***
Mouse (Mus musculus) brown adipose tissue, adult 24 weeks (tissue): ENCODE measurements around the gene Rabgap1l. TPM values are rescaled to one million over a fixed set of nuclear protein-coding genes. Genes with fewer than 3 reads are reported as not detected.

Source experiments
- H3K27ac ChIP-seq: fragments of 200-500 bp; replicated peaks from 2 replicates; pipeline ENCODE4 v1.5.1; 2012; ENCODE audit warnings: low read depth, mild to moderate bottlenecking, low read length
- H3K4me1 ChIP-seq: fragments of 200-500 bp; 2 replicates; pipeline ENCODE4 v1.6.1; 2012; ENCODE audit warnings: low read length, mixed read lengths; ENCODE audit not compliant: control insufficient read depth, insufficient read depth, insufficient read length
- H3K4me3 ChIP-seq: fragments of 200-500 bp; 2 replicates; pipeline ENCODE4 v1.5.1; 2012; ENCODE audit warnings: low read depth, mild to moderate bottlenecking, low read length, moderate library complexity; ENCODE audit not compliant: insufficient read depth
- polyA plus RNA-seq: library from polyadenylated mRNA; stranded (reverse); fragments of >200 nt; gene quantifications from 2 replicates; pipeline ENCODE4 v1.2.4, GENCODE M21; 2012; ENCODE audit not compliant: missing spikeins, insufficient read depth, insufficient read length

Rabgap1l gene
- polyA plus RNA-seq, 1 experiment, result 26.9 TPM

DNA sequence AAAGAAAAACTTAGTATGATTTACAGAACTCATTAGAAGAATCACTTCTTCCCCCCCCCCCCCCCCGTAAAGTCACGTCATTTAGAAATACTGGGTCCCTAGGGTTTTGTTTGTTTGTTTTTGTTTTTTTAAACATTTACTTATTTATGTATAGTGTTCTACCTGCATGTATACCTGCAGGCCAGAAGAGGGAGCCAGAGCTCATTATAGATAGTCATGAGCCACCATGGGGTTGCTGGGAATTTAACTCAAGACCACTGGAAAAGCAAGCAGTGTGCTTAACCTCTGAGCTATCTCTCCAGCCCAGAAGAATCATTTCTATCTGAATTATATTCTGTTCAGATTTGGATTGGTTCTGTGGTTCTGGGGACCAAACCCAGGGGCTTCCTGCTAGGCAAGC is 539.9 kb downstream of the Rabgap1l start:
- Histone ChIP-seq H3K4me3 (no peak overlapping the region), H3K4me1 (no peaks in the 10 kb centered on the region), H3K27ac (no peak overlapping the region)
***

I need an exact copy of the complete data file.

Mouse (Mus musculus) brown adipose tissue, adult 24 weeks (tissue): ENCODE measurements around the gene Rabgap1l. TPM values are rescaled to one million over a fixed set of nuclear protein-coding genes. Genes with fewer than 3 reads are reported as not detected.

Source experiments
- H3K27ac ChIP-seq: fragments of 200-500 bp; replicated peaks from 2 replicates; pipeline ENCODE4 v1.5.1; 2012; ENCODE audit warnings: low read depth, mild to moderate bottlenecking, low read length
- H3K4me1 ChIP-seq: fragments of 200-500 bp; 2 replicates; pipeline ENCODE4 v1.6.1; 2012; ENCODE audit warnings: low read length, mixed read lengths; ENCODE audit not compliant: control insufficient read depth, insufficient read depth, insufficient read length
- H3K4me3 ChIP-seq: fragments of 200-500 bp; 2 replicates; pipeline ENCODE4 v1.5.1; 2012; ENCODE audit warnings: low read depth, mild to moderate bottlenecking, low read length, moderate library complexity; ENCODE audit not compliant: insufficient read depth
- polyA plus RNA-seq: library from polyadenylated mRNA; stranded (reverse); fragments of >200 nt; gene quantifications from 2 replicates; pipeline ENCODE4 v1.2.4, GENCODE M21; 2012; ENCODE audit not compliant: missing spikeins, insufficient read depth, insufficient read length

Rabgap1l gene
- polyA plus RNA-seq, 1 experiment, result 26.9 TPM

DNA sequence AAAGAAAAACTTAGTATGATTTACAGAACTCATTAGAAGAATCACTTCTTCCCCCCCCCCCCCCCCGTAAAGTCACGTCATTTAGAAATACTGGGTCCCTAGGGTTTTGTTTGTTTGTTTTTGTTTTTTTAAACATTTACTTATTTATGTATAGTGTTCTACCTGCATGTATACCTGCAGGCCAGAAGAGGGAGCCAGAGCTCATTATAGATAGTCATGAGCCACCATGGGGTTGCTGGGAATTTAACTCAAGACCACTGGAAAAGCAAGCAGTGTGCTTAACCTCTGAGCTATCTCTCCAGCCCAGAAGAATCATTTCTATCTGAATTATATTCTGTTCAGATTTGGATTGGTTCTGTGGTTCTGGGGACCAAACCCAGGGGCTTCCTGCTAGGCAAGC is 539.9 kb downstream of the Rabgap1l start:
- Histone ChIP-seq H3K4me3 (no peak overlapping the region), H3K4me1 (no peaks in the 10 kb centered on the region), H3K27ac (no peak overlapping the region)